Finding a place to live

Please forgive my silence these past few days. I’ve been busy turning 30, searching for work, filling out applications, and doing my best to intermingle with the natives. The last time I was here, I was still in an anti-social state of self-loathing for having previously undertaken a very publicized, yearlong, synthetic cannabinoid induced, religious quest to unite all the world religions, abolish racism, and end homelessness (another story for another time). Having been thoroughly humbled and humiliated, social interaction really wasn’t my thing during my first stint in Hobbs last June. When I wasn’t working I was hiding in my trailer or escaping in a Netflix binge. The only people I knew were the men I worked with and most of them were very frightening. But now that I’ve rediscovered my old, charming, social butterfly-esque character I’ve discovered a side to Hobbs I didn’t know existed.

In the past few days, I’ve probably met a hundred people and every single one of them has been extraordinarily kind. I’ve been invited to have dinner at the home of a university president, I’ve been invited to a junior college basketball game by an elderly oil tycoon, I’ve discovered a tight-knit underground network of college graduates who are here paying off their debt, and I’ve been invited to at least 4 different churches. Even the speed freaks and meth heads I run into at Big Lots are polite. It amazes me how a person’s attitude can completely alter his or her view of the world, how one’s happiness is contingent on one’s attitude. 

Also, as of Monday morning I have begun the month-long process of becoming a Halliburton employee. More on that later.

This post is about finding a place to live, one of the most difficult decisions a person faces when relocating to an oil patch. The most important thing you can do when settling on a place to live is to make sure that you know exactly what you are getting into. Don’t rush! Just like big cities, there are plenty of freaks in boom towns who will rip you off or slightly mislead you to make an easy buck. But unlike those who hustle fake Oakley’s, bad drugs, or those gold watches that turn your skin green, these degenerates are willing to risk really messing people’s lives up by screwing with their livelihood and quality of life. I heard a story about a fellow who went broke before he even started working as a result of such treachery. 

One of the most insidious and common cons in boom towns like Hobbs are fake rental scams. Freaks take advantage of trusting people who want to relocate quickly and for a bargain. The treacherous bastard finds a property that for whatever reason is empty, usually because it is under contract. Then he posts on craigslist or in the classifieds that he has a property for rent at a very competitive price. Someone bites the hook, he draws up fake leasing papers and sometimes doesn’t even have to show the place in person because the poor sob with the hook in his mouth is so desperate to begin work. The godless fiend gets a couple of months rent and a deposit then flees, leaving the dupe a great surprise when the realtor or new owner arrives with the police. These scams usually involve duplexes or houses.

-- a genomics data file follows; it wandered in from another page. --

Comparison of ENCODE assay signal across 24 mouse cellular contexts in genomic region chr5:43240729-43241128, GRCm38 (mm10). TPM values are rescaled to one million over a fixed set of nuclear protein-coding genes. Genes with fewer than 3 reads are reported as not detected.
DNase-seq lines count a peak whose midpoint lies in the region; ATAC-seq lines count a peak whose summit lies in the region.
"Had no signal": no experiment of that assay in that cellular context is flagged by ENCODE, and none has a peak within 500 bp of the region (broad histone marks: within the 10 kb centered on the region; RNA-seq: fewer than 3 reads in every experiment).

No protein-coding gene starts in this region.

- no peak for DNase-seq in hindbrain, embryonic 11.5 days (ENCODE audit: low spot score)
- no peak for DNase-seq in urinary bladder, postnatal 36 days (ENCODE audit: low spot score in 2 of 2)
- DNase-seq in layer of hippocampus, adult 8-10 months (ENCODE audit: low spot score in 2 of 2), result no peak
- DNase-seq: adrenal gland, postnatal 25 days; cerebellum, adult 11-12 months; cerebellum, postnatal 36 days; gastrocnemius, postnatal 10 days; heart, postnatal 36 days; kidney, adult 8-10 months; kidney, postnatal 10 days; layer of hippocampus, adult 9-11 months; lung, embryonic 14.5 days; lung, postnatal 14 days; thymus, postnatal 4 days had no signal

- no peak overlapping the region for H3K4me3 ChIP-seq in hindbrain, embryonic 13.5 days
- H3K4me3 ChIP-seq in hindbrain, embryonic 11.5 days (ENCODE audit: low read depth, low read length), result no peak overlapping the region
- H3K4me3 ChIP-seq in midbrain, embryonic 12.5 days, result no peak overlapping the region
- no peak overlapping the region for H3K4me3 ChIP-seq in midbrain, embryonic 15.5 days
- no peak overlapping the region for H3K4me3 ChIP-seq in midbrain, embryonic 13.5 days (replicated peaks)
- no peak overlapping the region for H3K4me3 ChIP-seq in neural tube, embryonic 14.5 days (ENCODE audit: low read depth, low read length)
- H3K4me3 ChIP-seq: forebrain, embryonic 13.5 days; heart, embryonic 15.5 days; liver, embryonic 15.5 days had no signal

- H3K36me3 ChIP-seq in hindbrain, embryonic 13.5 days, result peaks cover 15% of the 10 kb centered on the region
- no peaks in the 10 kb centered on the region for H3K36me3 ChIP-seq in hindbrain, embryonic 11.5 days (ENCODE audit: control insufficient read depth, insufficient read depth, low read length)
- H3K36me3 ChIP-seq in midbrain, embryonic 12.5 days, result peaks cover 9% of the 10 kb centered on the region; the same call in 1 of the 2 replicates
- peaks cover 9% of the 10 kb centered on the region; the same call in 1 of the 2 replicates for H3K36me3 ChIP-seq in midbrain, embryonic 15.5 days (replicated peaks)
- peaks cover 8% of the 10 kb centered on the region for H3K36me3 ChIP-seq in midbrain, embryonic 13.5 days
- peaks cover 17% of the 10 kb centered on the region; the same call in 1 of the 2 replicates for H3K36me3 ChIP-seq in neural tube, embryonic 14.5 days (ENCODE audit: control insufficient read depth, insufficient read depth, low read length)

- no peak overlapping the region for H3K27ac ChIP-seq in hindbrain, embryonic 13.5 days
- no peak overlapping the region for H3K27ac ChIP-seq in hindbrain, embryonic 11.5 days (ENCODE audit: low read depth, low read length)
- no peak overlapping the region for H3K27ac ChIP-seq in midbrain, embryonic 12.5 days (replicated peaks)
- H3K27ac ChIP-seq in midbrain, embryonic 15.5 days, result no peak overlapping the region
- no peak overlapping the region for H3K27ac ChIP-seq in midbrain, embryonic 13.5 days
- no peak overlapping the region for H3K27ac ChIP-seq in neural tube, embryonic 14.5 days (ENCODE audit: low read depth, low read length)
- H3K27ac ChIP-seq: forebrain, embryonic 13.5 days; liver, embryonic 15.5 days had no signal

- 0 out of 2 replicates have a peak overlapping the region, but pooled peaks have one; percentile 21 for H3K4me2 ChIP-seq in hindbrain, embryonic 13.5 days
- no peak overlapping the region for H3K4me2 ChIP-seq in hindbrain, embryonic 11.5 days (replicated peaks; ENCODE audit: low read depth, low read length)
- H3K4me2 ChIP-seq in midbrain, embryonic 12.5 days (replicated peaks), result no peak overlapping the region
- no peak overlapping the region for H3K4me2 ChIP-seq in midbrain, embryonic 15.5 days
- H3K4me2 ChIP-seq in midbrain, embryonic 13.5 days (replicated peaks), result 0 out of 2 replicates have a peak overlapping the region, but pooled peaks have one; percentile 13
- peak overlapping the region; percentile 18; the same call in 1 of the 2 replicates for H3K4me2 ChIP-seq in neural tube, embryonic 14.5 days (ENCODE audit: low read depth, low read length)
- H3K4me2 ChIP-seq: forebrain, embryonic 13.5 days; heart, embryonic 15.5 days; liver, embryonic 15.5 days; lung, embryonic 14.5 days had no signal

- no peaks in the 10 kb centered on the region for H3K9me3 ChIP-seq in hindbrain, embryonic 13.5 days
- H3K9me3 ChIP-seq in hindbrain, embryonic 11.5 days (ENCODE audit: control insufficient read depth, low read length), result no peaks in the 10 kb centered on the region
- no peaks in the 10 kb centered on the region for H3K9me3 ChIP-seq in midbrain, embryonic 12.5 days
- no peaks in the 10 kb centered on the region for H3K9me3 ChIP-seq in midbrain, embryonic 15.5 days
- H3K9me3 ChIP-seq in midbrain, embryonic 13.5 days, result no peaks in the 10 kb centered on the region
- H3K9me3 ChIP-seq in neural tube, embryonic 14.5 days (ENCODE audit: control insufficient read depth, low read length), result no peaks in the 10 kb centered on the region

I rent an RV with my uncle. When we first arrived in Hobbs, we were victims of a different pitfall- insufficient research. We settled on the first place we found that seemed to be a good deal. A classified ad brought us to this place:    

IMG 0297

Seems okay, right? There are three things wrong with this location; one you can see in the picture. Guess what it is.

The old man who rented this plot to us used to fight roosters until it became illegal just a few years ago. You know, I could probably write an entire post on this crazy old man. Anyway, as one would expect from any caring cockfighting competitor, he decided to give all of his prize winning roosters wives and a coup for them to live in on his land- right next to the trailers. This only affected me. My uncle worked a standard day schedule so he was gone long before daybreak. I, on the other hand, was on call 24/7. Somehow it seemed to work out that every time I was trying to get to sleep after a long job, those fowl bastards started that godawful mating scream. The hens must have been deaf because the roosters had to repeat themselves for at least two or three hours every morning. That was two or three hours of no sleep for me. Sleep is a valuable commodity in the oil patch. Earplugs, you say? The first and only time I used earplugs, I missed a call from work. 

The second problem was the mice. We didn’t think anything about it when we moved in, but the neighbors really liked to leave all of their trash outside on the ground. Apparently mice are drawn to trash. But then they get picky and demand food in store-bought wrappers. That’s when they begin pillaging trailers. Those cute little furry fellows can completely devastate anything that is not in a glass jar. I have an aversion to killing anything, so I would catch the mice in a live trap and let them out far, far away. I would set the trap every time I went to bed and there was always a mouse in it the next day. At least 40 mice must of have made their way through our trailer in a two month period. One time I let a mouse out next to a group of chickens. The poor thing lasted about 10 seconds. I didn’t realize chickens could turn into vicious carnivorous beasts. Even though that mouse was making my life miserable, it still made me very sad.